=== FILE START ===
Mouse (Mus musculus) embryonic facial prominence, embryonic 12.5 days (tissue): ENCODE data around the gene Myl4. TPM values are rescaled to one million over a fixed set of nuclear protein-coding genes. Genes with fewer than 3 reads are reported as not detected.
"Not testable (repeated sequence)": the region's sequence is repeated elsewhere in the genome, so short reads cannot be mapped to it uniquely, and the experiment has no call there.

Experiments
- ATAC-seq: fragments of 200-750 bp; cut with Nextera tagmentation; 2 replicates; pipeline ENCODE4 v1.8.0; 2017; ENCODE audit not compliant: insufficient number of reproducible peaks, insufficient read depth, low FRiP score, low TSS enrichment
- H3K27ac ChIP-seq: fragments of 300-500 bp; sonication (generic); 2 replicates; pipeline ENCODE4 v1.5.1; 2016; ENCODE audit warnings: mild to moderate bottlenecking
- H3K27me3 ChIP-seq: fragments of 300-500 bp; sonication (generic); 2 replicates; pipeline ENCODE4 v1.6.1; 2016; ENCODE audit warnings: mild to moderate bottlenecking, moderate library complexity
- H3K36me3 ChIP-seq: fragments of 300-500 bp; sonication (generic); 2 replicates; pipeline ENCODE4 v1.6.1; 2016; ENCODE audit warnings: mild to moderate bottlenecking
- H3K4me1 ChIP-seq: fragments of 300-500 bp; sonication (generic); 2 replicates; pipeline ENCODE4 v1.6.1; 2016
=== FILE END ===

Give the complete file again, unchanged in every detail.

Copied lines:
Mouse (Mus musculus) embryonic facial prominence, embryonic 12.5 days (tissue): ENCODE data around the gene Myl4. TPM values are rescaled to one million over a fixed set of nuclear protein-coding genes. Genes with fewer than 3 reads are reported as not detected.
"Not testable (repeated sequence)": the region's sequence is repeated elsewhere in the genome, so short reads cannot be mapped to it uniquely, and the experiment has no call there.

Experiments
- ATAC-seq: fragments of 200-750 bp; cut with Nextera tagmentation; 2 replicates; pipeline ENCODE4 v1.8.0; 2017; ENCODE audit not compliant: insufficient number of reproducible peaks, insufficient read depth, low FRiP score, low TSS enrichment
- H3K27ac ChIP-seq: fragments of 300-500 bp; sonication (generic); 2 replicates; pipeline ENCODE4 v1.5.1; 2016; ENCODE audit warnings: mild to moderate bottlenecking
- H3K27me3 ChIP-seq: fragments of 300-500 bp; sonication (generic); 2 replicates; pipeline ENCODE4 v1.6.1; 2016; ENCODE audit warnings: mild to moderate bottlenecking, moderate library complexity
- H3K36me3 ChIP-seq: fragments of 300-500 bp; sonication (generic); 2 replicates; pipeline ENCODE4 v1.6.1; 2016; ENCODE audit warnings: mild to moderate bottlenecking
- H3K4me1 ChIP-seq: fragments of 300-500 bp; sonication (generic); 2 replicates; pipeline ENCODE4 v1.6.1; 2016